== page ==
By Kara Nichols
For 14 years, I had the joy of being a daddy’s girl. He was (and still is) my hero. A hard-working man, who loved his family dearly. Strong, gentle and kind-hearted. His jokes and smile alone could light up a room. Truly the human form of sunshine in my opinion. From our beach walks to days spent at the racetrack, to watching cartoons and eating junk food together. I loved those moments the most with him. A simple childhood, filled with love, laughter and memories. Fourteen years wasn’t long enough.
He was diagnosed with pancreatic cancer at the beginning of 2006 and wasn’t given long. I was kept away from just how bad it was. That year I would have too many lasts with him, not knowing it. Mainly my birthday, I saw my dad in the hospital, he was in high spirits… I wish I knew this was the last year around the sun spent with him, I would have stayed a little longer and hugged a little harder.
It felt like a dark cloud loomed over my family, and my daily life changed. My friends and their families did all they could to help with distractions and easing the pain that was happening at home.
My 8th grade class trip to Washington D.C. was happening and despite me coming up with every excuse to stay home, I was going. My dad thought it would be best for me to be with my friends and make memories. Little did I know, he was right. We were gone for four days and coming home on June 5 was a night I would never forget.
My mom met me at the school with a “family friend” and her kids, we didn’t go home but I didn’t even notice due to my excitement and talking about the trip. It wasn’t until we got into their house that it dawned on me and I started asking questions. “Why aren’t we at home?”
“Why can’t I sleep in my own bed?”
My mom looked at me and only said “Kara… your dad…” I stopped her, I shouted “NOOO!” “NO, HE DID NOT!” I didn’t let her finish, I couldn’t bear to hear it. I fell to the floor, my heart broke, my world shattered and I bawled my eyes out thinking about just running far away. I ended up eating ice cream, watching “Grandma’s Boy” and falling asleep. I woke up the next day to realize this was my new reality: my dad was dead.
My home did not feel like a home anymore, just a hollow shell of memories. I didn’t feel like a person anymore, I was so numb and in a state of disbelief. I was mad at the world.
It felt like I was standing at the beginning of a dark tunnel with no light, my sweet, beautiful previous life with my dad behind me. No tools to help navigate this dark tunnel, it was all up to me to figure out.
I am now 31 and a mom myself. I have been navigating my grief journey for 17 years now. I am no expert, but I have found my own ways to heal.
Music, friends, movies and television shows, humor, and writing have all helped me in their own ways. Filling the space, feeling not alone, having fun, being the peace, easing the pain, finding a reason to smile and letting go are just some of the things they’ve helped me with.
My dad loved nature and I do too. I like to think the sweet and pretty things that pop up are signs of him. A bright sunset, a close by critter, a beautiful blooming flower, and all the stars in the night sky are little reminders he is there, every day.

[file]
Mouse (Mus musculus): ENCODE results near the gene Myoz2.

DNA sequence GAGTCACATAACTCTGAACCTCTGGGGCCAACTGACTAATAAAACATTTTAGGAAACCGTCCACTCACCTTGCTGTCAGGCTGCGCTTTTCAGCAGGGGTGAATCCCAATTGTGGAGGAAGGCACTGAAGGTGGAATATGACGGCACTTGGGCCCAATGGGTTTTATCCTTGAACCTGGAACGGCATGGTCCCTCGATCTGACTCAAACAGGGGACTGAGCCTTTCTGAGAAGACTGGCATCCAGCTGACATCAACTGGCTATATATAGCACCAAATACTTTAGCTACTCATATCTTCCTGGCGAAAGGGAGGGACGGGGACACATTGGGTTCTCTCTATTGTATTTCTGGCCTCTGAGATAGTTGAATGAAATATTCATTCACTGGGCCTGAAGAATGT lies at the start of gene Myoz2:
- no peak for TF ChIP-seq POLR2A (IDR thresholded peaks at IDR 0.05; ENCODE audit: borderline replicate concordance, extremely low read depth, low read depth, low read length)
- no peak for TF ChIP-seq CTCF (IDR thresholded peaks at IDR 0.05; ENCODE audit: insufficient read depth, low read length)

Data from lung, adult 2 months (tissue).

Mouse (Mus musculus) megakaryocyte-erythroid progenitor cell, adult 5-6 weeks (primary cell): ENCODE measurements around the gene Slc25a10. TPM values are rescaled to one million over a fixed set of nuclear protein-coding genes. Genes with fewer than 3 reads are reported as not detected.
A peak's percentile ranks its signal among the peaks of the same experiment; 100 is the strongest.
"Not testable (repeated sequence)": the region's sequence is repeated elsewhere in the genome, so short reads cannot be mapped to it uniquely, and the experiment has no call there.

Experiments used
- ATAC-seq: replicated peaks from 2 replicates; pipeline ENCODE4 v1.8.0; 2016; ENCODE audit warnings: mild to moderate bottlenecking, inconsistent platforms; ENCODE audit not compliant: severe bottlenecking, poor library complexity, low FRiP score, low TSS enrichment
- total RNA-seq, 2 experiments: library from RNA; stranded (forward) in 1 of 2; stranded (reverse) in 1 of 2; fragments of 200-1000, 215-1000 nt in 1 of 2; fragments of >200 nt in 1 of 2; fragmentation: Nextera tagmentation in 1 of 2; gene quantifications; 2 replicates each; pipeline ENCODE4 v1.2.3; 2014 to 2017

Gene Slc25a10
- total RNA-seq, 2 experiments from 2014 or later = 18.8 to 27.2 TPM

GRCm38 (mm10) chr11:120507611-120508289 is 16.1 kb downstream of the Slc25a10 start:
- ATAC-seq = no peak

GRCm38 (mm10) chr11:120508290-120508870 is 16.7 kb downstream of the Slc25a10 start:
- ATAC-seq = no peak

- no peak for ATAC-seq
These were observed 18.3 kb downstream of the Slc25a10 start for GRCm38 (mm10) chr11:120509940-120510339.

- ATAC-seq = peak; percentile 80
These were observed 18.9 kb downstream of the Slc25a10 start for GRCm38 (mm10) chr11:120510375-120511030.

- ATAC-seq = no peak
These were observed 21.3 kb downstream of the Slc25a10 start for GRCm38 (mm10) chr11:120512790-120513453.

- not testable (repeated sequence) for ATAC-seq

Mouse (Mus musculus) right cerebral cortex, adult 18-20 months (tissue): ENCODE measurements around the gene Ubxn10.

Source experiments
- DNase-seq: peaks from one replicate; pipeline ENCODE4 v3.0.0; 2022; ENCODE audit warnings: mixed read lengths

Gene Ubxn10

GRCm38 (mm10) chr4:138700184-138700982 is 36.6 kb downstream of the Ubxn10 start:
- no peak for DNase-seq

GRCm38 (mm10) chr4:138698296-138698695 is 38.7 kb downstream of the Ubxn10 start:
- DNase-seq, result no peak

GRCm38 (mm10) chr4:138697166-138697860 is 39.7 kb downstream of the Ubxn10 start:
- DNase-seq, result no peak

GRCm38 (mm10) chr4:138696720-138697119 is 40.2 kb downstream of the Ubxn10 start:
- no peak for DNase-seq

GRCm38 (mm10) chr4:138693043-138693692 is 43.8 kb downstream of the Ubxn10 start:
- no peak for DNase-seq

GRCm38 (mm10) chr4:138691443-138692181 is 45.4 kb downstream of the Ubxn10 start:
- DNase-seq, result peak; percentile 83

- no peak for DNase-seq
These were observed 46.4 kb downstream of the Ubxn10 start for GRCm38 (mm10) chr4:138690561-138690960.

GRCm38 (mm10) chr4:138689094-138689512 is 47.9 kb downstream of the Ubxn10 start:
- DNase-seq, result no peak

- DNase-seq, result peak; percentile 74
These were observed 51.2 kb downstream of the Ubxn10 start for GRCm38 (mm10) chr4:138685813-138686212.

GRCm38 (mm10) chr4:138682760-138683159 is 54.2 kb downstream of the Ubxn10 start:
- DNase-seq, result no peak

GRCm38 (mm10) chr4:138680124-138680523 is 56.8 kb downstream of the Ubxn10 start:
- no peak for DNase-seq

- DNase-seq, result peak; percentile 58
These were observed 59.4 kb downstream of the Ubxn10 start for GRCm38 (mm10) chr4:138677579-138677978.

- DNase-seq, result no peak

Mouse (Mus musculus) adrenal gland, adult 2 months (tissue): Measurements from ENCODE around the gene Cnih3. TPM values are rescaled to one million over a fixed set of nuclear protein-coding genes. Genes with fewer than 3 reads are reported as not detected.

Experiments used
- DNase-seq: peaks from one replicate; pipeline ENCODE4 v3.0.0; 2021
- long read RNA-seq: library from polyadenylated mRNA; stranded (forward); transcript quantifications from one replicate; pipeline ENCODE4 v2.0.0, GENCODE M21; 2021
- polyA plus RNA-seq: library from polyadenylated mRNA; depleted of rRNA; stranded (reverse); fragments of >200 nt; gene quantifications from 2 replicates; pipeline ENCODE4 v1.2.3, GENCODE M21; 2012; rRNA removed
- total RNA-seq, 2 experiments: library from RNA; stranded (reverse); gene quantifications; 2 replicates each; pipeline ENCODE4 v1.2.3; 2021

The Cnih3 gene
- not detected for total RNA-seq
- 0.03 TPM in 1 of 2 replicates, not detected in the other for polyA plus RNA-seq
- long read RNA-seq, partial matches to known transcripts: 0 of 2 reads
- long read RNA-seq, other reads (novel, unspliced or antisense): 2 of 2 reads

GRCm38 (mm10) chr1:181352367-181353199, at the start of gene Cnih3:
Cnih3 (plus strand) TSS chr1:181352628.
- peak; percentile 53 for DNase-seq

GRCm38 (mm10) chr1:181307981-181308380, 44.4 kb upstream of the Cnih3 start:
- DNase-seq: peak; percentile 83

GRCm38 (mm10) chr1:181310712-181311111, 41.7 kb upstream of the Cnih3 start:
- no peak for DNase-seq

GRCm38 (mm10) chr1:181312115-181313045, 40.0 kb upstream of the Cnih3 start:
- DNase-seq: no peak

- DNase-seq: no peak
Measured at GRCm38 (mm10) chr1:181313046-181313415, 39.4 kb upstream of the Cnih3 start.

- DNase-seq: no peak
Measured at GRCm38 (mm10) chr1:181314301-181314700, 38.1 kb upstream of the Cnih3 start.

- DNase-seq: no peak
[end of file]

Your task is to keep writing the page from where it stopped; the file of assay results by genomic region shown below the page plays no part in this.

I’ve been coming to terms with certain things, such as why my dad hid me from the bad, though I wish he didn’t and he told me everything. I know he was just trying to protect my already fragile heart.
I was not a misbehaved rude bad kid like I was told numerous times. I was a grieving teen, I was hurting, and I had no guidance in this new reality of mine.
The therapist I went to from the age of 16 to 19 specialized in trauma therapy and sand play art. I never realized how much these two things actually helped me with dealing with my trauma around grief. My therapist was also a positive factor in my life. She really helped me realize that I was not a problem and showed me support and love when I needed it the most.
Grief does not just go away, it is with you forever. It shows up in many ways. Embracing it and sitting with it and feeling it took me a long time to do. It’s not easy, it’s still a struggle for me. Talking about my grief and feelings with it, and sharing stories about my dad, are nothing to be ashamed of like I always felt. It helps keep my dad alive and it helps me cope.
Grieving my dad not only for myself but for my kids was a whole different experience I did not expect. My children would never get to know my dad, feel his love, hear his stories, go on adventures, or be the light of his life. I tell them about him as much as I can, the stories and memories, the jokes and sharing any pictures I have. They know their papa would have loved them dearly.
Finding the grief community on Instagram, one page in particular really helped urge me to start my own page and share my experience. I love how people can relate to my writing and can feel the sense of not being alone. Being able to express myself and help others is a way of healing for me.
Lastly, writing this piece helped me realize I still have so much to say about my grief. I am happy I was able to share a piece of my heart with you all.
For more information about Kara, you can check out her website.
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